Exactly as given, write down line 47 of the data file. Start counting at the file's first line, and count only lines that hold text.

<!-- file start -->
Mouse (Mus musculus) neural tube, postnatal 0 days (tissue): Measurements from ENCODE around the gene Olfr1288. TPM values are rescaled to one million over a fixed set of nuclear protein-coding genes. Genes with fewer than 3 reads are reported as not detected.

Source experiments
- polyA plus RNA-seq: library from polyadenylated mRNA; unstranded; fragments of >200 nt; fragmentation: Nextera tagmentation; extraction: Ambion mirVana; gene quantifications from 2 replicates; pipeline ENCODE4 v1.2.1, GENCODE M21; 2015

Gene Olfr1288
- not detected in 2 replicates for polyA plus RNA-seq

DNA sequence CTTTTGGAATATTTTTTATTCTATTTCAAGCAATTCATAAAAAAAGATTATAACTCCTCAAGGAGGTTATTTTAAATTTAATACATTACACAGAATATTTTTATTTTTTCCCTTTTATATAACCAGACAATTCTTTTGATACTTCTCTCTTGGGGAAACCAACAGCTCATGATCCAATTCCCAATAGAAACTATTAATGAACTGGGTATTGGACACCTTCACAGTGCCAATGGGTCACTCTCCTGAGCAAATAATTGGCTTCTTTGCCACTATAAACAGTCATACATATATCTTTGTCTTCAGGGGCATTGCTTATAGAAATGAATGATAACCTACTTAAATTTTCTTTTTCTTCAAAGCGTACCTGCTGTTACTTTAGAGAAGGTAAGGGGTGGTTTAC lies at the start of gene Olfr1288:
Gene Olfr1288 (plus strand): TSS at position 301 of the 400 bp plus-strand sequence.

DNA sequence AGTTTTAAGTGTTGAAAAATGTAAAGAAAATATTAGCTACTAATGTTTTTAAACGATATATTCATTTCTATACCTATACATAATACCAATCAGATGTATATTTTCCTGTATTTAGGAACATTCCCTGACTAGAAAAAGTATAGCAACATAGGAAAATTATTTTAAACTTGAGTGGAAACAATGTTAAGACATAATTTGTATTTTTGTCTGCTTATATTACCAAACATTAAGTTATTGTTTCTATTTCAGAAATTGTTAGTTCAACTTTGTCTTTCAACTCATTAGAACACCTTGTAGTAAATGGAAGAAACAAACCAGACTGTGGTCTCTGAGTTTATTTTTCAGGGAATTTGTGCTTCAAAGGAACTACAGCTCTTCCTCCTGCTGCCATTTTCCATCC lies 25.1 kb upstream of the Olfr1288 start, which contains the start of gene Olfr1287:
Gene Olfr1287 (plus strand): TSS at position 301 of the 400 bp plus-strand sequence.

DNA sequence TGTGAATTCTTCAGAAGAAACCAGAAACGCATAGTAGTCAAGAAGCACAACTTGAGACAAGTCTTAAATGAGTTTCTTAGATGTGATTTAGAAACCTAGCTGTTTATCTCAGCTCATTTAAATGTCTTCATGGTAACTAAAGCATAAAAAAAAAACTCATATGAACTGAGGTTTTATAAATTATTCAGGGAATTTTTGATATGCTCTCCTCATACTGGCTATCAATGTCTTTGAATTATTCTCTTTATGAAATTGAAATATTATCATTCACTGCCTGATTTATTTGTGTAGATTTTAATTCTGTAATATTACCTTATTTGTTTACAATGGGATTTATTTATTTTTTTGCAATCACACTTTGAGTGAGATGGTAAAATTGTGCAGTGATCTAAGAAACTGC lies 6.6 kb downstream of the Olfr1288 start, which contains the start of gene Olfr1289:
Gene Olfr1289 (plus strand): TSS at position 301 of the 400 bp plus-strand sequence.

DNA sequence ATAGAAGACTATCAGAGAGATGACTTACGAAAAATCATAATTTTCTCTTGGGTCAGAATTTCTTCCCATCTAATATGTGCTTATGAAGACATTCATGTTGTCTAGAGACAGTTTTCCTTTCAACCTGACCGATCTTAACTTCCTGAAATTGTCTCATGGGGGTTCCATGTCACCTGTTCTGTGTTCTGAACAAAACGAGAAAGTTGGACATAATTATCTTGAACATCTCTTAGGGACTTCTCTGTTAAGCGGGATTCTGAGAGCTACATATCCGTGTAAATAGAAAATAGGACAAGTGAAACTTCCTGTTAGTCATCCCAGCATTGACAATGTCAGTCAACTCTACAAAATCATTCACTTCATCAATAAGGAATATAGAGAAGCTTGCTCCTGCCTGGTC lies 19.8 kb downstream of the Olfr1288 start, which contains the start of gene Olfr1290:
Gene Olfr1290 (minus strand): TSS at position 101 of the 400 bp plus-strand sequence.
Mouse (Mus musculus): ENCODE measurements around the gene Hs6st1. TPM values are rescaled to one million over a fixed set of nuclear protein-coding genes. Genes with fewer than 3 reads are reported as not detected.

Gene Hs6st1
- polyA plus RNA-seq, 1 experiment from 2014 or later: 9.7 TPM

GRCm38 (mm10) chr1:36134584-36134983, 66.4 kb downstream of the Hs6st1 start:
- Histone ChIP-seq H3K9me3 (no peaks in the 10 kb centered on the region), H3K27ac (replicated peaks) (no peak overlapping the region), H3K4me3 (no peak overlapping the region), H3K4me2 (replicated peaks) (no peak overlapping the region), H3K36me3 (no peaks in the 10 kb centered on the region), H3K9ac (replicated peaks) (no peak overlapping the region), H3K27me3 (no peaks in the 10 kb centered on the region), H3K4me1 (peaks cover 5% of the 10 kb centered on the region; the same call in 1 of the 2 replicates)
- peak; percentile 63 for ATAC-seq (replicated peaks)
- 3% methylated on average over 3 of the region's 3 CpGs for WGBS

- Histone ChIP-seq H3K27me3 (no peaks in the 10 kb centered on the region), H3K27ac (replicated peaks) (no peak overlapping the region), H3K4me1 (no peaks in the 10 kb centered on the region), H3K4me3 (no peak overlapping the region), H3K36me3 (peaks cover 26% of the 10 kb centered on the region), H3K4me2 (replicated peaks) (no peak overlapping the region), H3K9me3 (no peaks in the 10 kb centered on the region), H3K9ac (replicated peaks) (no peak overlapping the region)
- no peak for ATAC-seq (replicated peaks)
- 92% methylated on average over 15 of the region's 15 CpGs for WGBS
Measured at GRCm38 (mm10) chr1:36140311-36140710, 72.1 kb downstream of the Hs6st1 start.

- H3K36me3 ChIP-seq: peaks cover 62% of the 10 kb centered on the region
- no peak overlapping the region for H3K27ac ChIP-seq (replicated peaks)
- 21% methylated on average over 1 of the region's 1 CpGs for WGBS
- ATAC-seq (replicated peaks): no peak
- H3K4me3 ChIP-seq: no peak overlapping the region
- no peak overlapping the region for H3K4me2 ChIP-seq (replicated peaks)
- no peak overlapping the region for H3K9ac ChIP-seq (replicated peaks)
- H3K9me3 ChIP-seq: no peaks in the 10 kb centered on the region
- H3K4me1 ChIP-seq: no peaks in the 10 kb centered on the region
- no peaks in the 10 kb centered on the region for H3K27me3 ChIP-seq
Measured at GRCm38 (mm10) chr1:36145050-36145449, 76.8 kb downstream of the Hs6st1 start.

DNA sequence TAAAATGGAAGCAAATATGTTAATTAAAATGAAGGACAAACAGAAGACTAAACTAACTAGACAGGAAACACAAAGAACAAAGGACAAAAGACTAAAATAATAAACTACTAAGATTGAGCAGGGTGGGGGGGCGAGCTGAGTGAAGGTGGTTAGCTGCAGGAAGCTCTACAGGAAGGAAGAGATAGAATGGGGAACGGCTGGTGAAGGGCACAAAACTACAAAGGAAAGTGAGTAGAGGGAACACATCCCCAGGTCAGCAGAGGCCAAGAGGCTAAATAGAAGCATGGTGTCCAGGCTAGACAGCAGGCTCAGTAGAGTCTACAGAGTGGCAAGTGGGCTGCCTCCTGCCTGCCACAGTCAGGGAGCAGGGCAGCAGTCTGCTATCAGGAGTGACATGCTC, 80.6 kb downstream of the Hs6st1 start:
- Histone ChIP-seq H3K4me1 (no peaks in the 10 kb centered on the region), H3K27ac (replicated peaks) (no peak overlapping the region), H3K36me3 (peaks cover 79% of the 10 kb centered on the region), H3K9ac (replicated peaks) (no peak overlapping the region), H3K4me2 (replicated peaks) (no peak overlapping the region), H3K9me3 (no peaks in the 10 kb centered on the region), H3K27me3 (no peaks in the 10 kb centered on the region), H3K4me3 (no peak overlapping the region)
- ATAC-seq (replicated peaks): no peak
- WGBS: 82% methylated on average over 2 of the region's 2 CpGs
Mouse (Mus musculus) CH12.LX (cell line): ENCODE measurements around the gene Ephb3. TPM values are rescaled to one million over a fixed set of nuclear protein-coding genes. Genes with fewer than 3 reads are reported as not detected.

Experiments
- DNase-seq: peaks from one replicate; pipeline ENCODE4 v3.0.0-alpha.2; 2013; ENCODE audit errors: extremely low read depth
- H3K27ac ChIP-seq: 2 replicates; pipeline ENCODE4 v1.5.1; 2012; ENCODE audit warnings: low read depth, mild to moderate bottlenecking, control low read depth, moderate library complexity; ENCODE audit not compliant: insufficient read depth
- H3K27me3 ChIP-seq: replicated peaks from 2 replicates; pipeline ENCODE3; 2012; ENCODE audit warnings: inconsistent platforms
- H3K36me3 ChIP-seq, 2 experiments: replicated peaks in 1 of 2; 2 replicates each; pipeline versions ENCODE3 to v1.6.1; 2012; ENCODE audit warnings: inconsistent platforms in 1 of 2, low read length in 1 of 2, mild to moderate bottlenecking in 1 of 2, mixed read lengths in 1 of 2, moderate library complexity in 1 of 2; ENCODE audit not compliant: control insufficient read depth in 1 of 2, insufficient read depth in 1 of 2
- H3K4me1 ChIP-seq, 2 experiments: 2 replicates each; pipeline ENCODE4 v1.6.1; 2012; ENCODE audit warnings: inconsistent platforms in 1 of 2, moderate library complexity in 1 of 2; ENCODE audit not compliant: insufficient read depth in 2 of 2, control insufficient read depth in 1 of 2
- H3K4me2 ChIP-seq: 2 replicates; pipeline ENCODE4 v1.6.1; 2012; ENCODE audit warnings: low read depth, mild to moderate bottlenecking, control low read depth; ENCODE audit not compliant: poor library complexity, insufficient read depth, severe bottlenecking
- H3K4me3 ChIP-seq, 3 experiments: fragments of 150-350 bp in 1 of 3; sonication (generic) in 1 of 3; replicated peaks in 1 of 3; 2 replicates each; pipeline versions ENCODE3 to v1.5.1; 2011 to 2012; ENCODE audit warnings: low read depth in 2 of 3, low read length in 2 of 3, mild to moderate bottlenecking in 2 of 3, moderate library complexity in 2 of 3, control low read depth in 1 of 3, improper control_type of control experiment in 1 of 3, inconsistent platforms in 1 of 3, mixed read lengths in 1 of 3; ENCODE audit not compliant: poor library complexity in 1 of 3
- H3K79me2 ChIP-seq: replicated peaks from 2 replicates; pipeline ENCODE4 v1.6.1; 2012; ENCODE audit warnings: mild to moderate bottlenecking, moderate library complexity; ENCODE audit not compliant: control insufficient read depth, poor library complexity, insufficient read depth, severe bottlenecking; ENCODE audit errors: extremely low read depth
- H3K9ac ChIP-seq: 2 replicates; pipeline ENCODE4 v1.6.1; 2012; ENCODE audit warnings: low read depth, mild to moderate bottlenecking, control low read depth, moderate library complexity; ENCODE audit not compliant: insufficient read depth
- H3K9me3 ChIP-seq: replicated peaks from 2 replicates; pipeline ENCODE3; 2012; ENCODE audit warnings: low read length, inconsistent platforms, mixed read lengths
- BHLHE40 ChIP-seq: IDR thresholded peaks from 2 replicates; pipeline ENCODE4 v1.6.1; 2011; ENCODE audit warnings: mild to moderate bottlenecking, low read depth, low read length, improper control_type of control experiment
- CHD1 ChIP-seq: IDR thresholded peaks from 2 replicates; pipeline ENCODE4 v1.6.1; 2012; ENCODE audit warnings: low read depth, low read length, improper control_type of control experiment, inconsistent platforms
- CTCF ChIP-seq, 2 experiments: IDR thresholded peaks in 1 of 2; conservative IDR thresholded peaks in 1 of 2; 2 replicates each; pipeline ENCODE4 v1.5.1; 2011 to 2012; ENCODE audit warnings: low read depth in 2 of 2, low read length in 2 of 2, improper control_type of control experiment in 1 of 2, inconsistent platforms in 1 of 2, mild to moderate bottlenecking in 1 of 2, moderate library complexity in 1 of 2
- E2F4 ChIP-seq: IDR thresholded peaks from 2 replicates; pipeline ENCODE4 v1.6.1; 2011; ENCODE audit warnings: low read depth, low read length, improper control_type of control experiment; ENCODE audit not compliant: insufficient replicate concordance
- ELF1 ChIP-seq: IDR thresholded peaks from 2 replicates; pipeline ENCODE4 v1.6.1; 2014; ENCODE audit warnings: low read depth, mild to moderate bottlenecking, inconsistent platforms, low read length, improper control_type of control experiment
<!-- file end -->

- H3K4me2 ChIP-seq: 2 replicates; pipeline ENCODE4 v1.6.1; 2012; ENCODE audit warnings: low read depth, mild to moderate bottlenecking, control low read depth; ENCODE audit not compliant: poor library complexity, insufficient read depth, severe bottlenecking